(values ((~? convert values) name) ...)))]))
The essence is sequential let*-values expression that keeps track of how far the indexing has gone (i) and uses name ... to name the values extracted from tags. Two features stand out:
  • The first is (~optional convert), a new pattern element. Not surprisingly this pattern element matches its input only in some cases, namely, when a field comes with the specification of a conversion function.

    The language of patterns comes with many such keywords. Indeed, x:id is really short for (~var x id), which says bind the corresponding piece in the input to x but only if it is an identifier; otherwise, the match fails.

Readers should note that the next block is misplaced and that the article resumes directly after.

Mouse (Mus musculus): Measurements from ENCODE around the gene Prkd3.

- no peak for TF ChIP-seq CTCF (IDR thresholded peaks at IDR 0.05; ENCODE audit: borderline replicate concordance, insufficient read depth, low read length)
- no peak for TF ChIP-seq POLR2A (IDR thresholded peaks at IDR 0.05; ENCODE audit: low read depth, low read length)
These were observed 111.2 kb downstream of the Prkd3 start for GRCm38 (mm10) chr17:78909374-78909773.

• The second is a template pattern, namely, (~? convert values). Since the pattern variable inside of an ~optional might not have a value, we need a way of testing this during the code generation phase. One easy way is (~? p1 p2), which returns the first pattern that is not missing any values from optional pattern variables.

Since we want split-ct to express layouts clearly, we may also wish to say that some of its pieces must represent literal constants. To start with, tags is not one of those because we might wish to place an entire expression there or an identifier or an actual byte string. But start, name, step, and end are obviously candidates for literal constants—except that the language of syntax-parse does not provide a classifier, also known as syntax classes.

Developers may define new syntax classes:
  (define-syntax-class byte
    (pattern b:nat #:fail-unless (< (syntax-e #'b) 256) "not a byte")))